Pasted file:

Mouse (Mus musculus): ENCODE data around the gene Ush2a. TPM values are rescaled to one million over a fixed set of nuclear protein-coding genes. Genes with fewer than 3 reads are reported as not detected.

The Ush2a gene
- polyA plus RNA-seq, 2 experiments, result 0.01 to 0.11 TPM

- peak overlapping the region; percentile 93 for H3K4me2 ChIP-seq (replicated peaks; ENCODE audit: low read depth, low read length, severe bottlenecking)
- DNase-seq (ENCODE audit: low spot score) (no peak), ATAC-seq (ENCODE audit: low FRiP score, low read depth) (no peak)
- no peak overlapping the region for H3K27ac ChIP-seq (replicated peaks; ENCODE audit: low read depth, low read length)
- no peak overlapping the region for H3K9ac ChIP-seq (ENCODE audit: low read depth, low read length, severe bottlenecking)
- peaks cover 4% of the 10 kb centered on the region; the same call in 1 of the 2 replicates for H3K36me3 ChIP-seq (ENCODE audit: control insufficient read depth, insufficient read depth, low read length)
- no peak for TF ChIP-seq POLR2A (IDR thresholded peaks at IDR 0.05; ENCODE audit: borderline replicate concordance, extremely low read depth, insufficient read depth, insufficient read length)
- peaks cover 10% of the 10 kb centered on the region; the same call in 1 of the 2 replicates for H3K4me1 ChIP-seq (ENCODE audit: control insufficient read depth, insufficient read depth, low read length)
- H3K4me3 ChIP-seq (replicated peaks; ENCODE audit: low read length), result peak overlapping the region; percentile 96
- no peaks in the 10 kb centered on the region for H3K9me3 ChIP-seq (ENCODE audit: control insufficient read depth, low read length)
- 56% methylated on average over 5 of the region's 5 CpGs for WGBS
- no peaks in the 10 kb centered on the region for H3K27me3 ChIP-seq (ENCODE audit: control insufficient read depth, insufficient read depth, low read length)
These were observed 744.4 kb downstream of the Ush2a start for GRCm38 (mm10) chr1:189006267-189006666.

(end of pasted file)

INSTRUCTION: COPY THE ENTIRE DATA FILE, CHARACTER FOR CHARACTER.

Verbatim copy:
Mouse (Mus musculus): ENCODE data around the gene Ush2a. TPM values are rescaled to one million over a fixed set of nuclear protein-coding genes. Genes with fewer than 3 reads are reported as not detected.

The Ush2a gene
- polyA plus RNA-seq, 2 experiments, result 0.01 to 0.11 TPM

- peak overlapping the region; percentile 93 for H3K4me2 ChIP-seq (replicated peaks; ENCODE audit: low read depth, low read length, severe bottlenecking)
- DNase-seq (ENCODE audit: low spot score) (no peak), ATAC-seq (ENCODE audit: low FRiP score, low read depth) (no peak)
- no peak overlapping the region for H3K27ac ChIP-seq (replicated peaks; ENCODE audit: low read depth, low read length)
- no peak overlapping the region for H3K9ac ChIP-seq (ENCODE audit: low read depth, low read length, severe bottlenecking)
- peaks cover 4% of the 10 kb centered on the region; the same call in 1 of the 2 replicates for H3K36me3 ChIP-seq (ENCODE audit: control insufficient read depth, insufficient read depth, low read length)
- no peak for TF ChIP-seq POLR2A (IDR thresholded peaks at IDR 0.05; ENCODE audit: borderline replicate concordance, extremely low read depth, insufficient read depth, insufficient read length)
- peaks cover 10% of the 10 kb centered on the region; the same call in 1 of the 2 replicates for H3K4me1 ChIP-seq (ENCODE audit: control insufficient read depth, insufficient read depth, low read length)
- H3K4me3 ChIP-seq (replicated peaks; ENCODE audit: low read length), result peak overlapping the region; percentile 96
- no peaks in the 10 kb centered on the region for H3K9me3 ChIP-seq (ENCODE audit: control insufficient read depth, low read length)
- 56% methylated on average over 5 of the region's 5 CpGs for WGBS
- no peaks in the 10 kb centered on the region for H3K27me3 ChIP-seq (ENCODE audit: control insufficient read depth, insufficient read depth, low read length)
These were observed 744.4 kb downstream of the Ush2a start for GRCm38 (mm10) chr1:189006267-189006666.